The Birthday of Martin Luther King Jr. holiday honors the civil rights leader’s contributions to racial justice and ending violent discrimination against Black people during the 1950s and 1960s.

Dr. King is well known for his founding of the Southern Christian Leadership Conference in 1957 and his 1963 March on Washington, cementing his role as one of the most outspoken and famous desegregationist leaders of the Civil Rights era.

His “I Have a Dream” speech delivered on Aug. 28, 1963, at the Lincoln Memorial in Washington, in which Dr. King called for an end to racism, is widely considered one of the greatest speeches in American history.

Dr. King went on to receive the Nobel Peace Prize in 1964 as one of the youngest recipients at the time. Four years later, he was assassinated on the balcony of the Lorraine Motel at the age of 39 in Memphis, Tennessee.

Within a week after Dr. King’s death there were calls to declare a holiday in his name. Rep. John Conyers, who died in 2019 after becoming one of the longest-serving members of Congress, pushed for legislation to make King’s birthday a holiday just four days after the assassination.

It would take nearly a decade for the federal holiday to get a vote in the House of Representatives. In the meantime, during the 1970s, a number of cities and states moved to commemorate his birthday as a holiday.

Eventually, President Ronald Reagan signed the bill in 1983 and the first federally recognized MLK Day was celebrated in 1986. All 50 states had made it a state government holiday by 2000.

Each year, the nation celebrates the late Baptist minister’s birthday on the third Monday of the first month of the new year. The holiday is observed in communities across the country with educational events, speeches, marches, volunteer drives and cultural tributes to Dr. King’s legacy. In 1994, Congress designated the holiday as a day of service, calling it a “day on, not a day off.”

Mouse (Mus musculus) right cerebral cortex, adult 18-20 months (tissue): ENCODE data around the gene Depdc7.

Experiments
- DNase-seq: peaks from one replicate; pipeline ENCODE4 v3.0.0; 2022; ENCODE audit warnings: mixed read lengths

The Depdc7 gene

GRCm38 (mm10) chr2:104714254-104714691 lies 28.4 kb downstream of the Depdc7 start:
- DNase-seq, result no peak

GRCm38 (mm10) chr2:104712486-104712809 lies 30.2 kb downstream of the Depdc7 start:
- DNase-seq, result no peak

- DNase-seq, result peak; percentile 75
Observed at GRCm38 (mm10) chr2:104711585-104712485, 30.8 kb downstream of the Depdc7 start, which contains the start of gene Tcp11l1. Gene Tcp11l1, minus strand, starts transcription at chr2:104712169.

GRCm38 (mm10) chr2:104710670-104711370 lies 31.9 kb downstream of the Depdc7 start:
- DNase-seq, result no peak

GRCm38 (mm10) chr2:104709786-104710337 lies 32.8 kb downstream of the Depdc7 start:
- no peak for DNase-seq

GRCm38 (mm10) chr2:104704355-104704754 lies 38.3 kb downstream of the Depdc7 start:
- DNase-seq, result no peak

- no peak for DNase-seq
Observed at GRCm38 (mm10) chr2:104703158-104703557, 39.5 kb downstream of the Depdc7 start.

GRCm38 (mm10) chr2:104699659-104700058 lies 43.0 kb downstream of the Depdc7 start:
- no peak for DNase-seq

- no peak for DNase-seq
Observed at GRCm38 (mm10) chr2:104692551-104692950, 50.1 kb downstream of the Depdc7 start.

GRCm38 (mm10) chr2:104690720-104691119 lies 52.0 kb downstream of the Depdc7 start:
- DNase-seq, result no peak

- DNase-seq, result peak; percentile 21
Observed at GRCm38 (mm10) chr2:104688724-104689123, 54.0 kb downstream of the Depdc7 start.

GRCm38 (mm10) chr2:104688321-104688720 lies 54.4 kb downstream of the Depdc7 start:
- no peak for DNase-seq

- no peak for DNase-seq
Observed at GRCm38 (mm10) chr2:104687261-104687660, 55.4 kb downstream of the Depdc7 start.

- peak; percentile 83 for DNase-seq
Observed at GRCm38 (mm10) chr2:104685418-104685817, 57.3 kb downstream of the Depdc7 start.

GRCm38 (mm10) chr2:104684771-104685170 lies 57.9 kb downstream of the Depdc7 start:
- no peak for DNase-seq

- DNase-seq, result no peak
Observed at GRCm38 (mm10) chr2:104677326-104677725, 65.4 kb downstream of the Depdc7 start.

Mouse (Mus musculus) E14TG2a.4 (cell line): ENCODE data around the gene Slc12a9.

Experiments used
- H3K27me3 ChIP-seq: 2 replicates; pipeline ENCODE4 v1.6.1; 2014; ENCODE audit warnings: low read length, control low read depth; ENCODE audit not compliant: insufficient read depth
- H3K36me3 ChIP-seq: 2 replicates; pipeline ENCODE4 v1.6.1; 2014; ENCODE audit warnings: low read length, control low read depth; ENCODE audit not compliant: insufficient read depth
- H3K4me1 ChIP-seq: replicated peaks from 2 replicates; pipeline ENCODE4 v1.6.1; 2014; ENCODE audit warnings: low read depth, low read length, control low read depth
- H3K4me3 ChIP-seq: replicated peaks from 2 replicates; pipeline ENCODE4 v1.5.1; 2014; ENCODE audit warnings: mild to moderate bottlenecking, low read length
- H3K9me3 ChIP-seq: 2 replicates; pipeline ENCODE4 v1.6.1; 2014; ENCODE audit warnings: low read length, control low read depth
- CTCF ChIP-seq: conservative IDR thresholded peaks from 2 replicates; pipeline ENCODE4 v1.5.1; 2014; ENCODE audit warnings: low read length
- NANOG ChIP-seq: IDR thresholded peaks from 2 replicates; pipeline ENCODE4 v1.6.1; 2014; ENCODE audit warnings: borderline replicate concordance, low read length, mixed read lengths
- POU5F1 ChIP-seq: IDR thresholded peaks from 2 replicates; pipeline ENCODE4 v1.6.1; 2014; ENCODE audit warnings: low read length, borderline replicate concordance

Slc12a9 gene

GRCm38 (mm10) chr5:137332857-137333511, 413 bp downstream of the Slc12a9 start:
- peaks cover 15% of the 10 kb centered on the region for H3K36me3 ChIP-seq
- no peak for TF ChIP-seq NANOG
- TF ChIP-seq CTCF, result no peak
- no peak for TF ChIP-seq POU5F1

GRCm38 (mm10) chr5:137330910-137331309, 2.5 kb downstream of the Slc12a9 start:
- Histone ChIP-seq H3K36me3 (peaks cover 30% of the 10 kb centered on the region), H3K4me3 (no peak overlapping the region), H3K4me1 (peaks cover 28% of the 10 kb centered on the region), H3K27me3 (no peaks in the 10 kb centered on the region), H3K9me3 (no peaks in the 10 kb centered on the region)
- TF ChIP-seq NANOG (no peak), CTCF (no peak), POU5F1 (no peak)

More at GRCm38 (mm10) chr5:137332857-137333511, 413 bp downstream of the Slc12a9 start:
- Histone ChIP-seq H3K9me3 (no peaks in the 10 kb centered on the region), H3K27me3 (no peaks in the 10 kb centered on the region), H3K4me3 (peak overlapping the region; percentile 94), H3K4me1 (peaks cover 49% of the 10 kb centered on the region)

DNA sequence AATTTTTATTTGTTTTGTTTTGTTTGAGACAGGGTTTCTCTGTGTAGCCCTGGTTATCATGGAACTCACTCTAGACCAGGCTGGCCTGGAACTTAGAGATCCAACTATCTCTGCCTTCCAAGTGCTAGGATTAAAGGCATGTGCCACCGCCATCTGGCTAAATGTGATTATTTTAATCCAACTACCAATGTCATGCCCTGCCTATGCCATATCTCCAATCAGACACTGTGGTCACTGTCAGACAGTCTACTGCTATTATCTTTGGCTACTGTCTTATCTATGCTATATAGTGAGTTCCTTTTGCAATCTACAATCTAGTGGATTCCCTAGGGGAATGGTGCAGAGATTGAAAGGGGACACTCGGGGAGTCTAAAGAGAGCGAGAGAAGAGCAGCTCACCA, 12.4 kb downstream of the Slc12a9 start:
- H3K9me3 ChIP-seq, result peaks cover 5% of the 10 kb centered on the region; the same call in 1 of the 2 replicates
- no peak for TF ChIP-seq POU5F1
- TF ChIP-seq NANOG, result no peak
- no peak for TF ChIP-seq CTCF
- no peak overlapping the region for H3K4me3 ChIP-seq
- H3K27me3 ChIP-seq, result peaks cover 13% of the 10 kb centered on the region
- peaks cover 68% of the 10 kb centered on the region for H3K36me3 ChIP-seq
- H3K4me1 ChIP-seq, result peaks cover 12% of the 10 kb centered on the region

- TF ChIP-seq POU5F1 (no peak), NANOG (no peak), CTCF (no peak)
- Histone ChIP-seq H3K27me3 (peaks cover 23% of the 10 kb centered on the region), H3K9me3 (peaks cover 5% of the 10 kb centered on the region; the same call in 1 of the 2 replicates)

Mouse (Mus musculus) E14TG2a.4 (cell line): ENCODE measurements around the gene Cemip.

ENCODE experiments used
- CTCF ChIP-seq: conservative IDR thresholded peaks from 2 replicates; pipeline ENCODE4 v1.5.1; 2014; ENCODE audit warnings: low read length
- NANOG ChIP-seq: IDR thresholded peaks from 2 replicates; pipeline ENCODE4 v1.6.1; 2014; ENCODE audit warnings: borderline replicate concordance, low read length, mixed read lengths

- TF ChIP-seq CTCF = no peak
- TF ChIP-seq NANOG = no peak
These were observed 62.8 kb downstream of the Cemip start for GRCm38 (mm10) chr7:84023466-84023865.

This year, the 28th officially recognized MLK Day will be observed on Jan. 16, which means federal employees will receive the day off from work and government offices will be closed.

There are 12 federal holidays: New Year’s Day, Martin Luther King Jr. Day, Inauguration Day, George Washington’s birthday, Memorial Day, Juneteenth, Independence Day, Labor Day, Columbus Day, Veterans Day, Thanksgiving Day and Christmas Day.

Molly Weisner is a staff reporter for Federal Times where she covers labor, policy and contracting pertaining to the government workforce. She made previous stops at USA Today and McClatchy as a digital producer, and worked at The New York Times as a copy editor. Molly majored in journalism at the University of North Carolina at Chapel Hill.

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